Reports From the Field: Health insurance declining among workers

Health benefits are declining for Americans for the first time since 1993, according to the Employee Benefit Research Institute (EBRI).

The 2001 decline in the percentage of Americans receiving health insurance as an employment benefit is the start of a new trend, according to the November issue of EBRI reports (

Coverage cutbacks were caused by the rising cost of health benefits, particularly among small employers that have had to drop health benefits or require workers to pay for them, the report says.

About 62.6% of all Americans were covered by employment-based insurance benefits in 2001, down from 63.6% in 2000. At the same time, the number of uninsured Americans increased and
the percentage of people covered by Medicaid increased while the Medicare population remained the same.

"As long as the economy remains weak and the cost of providing health benefits continues to rise, these trends should be expected to continue or worsen," says Dallas Salisbury, EBRI president and chief executive officer.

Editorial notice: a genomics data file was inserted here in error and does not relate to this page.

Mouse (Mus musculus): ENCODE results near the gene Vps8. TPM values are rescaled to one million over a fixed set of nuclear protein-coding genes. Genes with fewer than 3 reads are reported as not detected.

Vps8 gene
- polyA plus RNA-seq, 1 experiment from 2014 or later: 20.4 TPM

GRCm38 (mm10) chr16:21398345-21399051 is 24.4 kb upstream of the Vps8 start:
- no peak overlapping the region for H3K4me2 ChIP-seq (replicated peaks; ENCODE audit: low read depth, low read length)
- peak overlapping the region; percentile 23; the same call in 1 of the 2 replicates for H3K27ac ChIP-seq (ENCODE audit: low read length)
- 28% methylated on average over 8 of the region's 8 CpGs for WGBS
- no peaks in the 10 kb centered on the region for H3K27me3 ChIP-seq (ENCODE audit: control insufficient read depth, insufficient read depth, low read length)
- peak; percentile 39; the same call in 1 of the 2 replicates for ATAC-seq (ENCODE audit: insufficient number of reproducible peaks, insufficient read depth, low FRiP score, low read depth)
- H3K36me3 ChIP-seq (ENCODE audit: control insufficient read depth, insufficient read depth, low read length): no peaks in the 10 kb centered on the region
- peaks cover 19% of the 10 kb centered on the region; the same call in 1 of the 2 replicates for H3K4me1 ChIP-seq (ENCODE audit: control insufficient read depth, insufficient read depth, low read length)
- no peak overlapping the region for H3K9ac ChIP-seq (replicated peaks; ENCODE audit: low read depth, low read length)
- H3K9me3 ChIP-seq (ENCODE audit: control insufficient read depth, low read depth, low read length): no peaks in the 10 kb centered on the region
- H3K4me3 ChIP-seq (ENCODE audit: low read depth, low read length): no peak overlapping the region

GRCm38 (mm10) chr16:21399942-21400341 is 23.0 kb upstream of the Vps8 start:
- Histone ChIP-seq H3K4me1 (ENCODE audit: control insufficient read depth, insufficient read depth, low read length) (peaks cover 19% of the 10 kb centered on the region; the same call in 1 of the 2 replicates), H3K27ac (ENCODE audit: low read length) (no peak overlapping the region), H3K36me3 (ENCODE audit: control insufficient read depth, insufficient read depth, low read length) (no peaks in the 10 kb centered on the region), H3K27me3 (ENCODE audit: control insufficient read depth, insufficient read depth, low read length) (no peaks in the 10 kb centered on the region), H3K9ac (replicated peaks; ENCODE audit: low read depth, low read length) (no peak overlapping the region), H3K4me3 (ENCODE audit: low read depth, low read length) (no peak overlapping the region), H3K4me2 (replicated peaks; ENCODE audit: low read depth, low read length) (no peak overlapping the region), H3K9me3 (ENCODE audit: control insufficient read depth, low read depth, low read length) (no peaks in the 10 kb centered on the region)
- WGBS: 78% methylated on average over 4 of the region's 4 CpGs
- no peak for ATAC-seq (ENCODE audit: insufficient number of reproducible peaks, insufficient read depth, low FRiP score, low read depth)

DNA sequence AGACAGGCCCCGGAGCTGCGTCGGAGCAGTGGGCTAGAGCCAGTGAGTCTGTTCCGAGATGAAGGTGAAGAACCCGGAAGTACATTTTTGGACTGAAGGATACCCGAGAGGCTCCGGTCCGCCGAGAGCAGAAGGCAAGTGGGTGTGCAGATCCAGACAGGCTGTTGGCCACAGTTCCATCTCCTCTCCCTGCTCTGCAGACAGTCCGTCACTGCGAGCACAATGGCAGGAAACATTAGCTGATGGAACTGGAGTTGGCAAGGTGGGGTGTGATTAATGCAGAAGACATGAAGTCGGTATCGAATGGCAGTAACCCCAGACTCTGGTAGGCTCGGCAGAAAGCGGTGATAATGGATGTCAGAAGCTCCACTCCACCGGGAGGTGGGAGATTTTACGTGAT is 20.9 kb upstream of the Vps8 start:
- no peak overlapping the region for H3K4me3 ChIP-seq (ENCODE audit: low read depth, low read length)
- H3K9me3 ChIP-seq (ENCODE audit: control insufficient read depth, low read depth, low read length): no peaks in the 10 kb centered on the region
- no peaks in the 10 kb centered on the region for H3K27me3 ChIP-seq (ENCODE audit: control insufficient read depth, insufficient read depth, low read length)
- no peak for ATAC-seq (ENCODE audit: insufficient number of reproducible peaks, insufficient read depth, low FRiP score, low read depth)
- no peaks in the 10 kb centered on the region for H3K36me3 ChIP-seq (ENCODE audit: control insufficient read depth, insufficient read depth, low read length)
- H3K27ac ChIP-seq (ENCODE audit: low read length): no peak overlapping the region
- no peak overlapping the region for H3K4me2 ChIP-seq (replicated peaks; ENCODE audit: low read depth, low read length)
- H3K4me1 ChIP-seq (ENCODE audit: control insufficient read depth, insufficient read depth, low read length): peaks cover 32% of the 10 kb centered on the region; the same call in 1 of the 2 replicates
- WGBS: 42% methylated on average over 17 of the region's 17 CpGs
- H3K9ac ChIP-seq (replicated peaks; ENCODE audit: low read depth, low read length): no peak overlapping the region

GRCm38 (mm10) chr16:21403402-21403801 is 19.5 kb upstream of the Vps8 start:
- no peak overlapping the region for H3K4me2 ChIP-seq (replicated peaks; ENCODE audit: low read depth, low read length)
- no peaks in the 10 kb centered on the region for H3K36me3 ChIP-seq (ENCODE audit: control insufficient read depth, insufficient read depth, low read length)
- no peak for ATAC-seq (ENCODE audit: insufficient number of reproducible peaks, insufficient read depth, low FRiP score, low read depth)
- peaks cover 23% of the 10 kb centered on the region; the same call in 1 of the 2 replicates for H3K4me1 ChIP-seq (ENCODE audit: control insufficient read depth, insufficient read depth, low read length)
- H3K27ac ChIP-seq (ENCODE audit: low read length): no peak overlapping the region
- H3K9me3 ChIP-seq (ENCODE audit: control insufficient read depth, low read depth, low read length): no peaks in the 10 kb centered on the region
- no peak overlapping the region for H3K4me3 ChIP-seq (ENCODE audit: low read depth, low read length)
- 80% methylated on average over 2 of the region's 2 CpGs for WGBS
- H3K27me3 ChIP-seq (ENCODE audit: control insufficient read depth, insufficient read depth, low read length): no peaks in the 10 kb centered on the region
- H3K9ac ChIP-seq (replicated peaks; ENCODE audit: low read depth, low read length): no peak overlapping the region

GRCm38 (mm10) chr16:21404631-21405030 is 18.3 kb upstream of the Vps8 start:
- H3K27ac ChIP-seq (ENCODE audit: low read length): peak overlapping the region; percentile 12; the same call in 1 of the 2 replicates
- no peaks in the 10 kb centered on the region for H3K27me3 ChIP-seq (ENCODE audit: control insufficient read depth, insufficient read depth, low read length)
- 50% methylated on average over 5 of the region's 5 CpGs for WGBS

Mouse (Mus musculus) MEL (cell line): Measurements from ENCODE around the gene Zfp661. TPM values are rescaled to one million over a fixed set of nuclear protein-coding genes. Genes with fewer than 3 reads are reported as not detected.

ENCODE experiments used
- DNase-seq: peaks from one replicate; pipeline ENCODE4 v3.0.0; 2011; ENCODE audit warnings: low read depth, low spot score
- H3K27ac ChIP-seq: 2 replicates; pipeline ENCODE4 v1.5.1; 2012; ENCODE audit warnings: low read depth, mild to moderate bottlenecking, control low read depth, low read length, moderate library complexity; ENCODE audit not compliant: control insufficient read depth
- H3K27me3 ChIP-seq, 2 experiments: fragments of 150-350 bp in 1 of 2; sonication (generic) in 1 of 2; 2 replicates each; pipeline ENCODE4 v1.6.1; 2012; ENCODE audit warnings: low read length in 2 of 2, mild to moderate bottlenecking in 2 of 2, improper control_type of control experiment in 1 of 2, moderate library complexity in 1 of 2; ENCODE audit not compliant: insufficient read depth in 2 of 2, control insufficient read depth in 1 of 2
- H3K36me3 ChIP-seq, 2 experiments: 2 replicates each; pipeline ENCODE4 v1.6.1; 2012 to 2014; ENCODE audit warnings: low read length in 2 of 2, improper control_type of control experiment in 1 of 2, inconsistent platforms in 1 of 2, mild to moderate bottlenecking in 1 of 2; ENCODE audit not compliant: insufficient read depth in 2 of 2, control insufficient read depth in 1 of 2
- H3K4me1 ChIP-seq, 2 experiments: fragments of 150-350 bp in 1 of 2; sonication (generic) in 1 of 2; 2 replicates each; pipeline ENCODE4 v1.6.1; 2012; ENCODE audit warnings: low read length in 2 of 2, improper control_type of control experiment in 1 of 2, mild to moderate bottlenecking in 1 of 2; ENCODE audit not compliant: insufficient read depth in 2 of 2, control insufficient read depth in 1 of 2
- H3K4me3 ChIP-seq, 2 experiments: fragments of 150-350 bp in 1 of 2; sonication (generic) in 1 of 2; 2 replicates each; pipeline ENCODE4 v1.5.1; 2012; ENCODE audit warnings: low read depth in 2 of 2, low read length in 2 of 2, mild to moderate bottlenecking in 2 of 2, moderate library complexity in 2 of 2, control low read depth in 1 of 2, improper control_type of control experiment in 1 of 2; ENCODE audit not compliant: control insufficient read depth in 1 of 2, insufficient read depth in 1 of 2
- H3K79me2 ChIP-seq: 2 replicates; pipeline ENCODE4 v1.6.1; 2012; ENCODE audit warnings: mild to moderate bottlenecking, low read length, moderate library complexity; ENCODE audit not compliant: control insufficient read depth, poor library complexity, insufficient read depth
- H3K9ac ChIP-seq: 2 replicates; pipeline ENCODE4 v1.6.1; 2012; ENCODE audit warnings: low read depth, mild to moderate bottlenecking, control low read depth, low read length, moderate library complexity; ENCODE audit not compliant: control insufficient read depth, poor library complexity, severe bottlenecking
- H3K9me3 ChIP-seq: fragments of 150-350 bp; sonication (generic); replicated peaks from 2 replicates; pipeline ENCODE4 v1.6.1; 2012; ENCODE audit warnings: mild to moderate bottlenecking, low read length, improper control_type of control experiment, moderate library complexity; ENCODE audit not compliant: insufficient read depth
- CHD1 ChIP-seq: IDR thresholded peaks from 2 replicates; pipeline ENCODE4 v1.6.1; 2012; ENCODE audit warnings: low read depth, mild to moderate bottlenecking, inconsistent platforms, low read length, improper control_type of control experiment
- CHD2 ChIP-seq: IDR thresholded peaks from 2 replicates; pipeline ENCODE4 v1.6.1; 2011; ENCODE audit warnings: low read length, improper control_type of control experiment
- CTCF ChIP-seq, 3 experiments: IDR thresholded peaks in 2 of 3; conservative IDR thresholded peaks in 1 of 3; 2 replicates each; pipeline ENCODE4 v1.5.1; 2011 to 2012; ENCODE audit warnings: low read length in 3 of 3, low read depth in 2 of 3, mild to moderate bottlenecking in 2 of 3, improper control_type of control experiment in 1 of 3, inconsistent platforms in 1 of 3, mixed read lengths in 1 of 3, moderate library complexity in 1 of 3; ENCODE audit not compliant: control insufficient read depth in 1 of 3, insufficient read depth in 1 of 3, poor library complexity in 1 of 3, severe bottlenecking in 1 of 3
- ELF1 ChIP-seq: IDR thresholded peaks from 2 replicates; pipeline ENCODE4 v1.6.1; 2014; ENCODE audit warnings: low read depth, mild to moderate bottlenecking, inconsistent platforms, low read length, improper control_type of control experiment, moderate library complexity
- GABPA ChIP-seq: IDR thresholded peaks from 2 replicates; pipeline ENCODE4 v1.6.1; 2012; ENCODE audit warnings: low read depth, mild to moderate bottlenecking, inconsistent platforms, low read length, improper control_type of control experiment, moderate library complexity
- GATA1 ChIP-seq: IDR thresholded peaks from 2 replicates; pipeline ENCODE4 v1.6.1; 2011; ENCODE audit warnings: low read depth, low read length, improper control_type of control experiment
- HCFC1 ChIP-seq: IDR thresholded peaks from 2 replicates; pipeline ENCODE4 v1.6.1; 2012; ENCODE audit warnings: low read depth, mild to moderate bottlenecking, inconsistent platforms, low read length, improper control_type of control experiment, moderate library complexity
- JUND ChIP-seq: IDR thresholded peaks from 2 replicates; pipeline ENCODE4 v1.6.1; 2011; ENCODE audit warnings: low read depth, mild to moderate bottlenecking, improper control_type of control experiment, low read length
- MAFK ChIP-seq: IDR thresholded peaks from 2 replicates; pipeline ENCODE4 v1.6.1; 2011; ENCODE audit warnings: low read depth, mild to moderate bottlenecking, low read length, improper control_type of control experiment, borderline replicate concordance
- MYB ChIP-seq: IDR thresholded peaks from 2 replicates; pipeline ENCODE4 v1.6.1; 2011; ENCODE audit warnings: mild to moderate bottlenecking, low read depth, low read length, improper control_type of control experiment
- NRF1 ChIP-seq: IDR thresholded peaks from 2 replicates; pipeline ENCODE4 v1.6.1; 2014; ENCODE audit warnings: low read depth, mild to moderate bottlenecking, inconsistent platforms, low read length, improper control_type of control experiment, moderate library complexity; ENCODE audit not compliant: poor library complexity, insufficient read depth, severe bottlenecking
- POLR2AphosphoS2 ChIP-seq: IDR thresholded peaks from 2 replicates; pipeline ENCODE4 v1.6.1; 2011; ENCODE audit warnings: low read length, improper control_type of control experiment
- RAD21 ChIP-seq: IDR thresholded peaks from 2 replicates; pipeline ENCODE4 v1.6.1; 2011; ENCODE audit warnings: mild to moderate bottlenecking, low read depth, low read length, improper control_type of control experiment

Plan knowledge affects how consumers look at cost of drugs

Consumers’ drug-buying behavior may be based on how much they know about their personal health care coverage, a Harris Interactive survey has revealed.

According to the survey, consumers with low levels of knowledge about their coverage appear to be less price-sensitive when they fill prescriptions while those who more thoroughly understand their health coverage are more concerned with price.

The survey showed that more than a third of consumers said they didn’t know how their co-pays were structured.

Only 16% reported that they almost always or often ask their physicians whether the medications are covered by their insurance. Only 4% had changed their prescription plan because a specific drug was not covered.

When presented with the option of a cheaper drug, nearly 60% chose to stay with the more expensive drug. Of those consumers who chose the cheaper drug, 98% said they would change for a price difference of $10 or less.